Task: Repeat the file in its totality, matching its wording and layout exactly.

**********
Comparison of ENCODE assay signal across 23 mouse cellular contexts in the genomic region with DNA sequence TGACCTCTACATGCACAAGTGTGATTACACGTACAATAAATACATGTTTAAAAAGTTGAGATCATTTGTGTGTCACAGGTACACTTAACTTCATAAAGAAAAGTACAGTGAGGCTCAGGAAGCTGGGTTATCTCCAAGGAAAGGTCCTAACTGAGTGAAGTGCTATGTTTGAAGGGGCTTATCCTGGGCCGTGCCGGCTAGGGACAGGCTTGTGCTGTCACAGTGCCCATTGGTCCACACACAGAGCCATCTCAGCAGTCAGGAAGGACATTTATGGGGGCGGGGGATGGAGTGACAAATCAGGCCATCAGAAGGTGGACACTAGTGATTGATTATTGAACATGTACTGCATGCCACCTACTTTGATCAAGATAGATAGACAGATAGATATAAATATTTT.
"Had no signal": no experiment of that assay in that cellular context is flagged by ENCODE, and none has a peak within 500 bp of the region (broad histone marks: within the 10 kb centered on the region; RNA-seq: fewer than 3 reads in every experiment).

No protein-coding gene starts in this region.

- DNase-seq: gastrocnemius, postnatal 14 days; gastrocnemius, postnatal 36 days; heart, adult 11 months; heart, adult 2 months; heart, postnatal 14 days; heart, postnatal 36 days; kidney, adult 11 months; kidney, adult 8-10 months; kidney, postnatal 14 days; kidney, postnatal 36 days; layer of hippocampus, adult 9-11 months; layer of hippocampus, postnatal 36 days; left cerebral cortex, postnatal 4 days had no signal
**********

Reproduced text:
Comparison of ENCODE assay signal across 23 mouse cellular contexts in the genomic region with DNA sequence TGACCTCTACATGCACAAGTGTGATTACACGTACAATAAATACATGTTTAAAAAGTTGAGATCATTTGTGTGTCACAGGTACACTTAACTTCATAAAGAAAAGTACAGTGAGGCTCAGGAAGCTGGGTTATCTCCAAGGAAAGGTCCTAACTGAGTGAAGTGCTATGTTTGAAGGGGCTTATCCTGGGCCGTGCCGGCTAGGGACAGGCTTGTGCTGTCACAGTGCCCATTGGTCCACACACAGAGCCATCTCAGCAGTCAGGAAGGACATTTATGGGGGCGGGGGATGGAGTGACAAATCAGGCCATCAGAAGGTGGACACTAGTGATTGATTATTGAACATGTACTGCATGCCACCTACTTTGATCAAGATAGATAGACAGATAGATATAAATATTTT.
"Had no signal": no experiment of that assay in that cellular context is flagged by ENCODE, and none has a peak within 500 bp of the region (broad histone marks: within the 10 kb centered on the region; RNA-seq: fewer than 3 reads in every experiment).

No protein-coding gene starts in this region.

- DNase-seq: gastrocnemius, postnatal 14 days; gastrocnemius, postnatal 36 days; heart, adult 11 months; heart, adult 2 months; heart, postnatal 14 days; heart, postnatal 36 days; kidney, adult 11 months; kidney, adult 8-10 months; kidney, postnatal 14 days; kidney, postnatal 36 days; layer of hippocampus, adult 9-11 months; layer of hippocampus, postnatal 36 days; left cerebral cortex, postnatal 4 days had no signal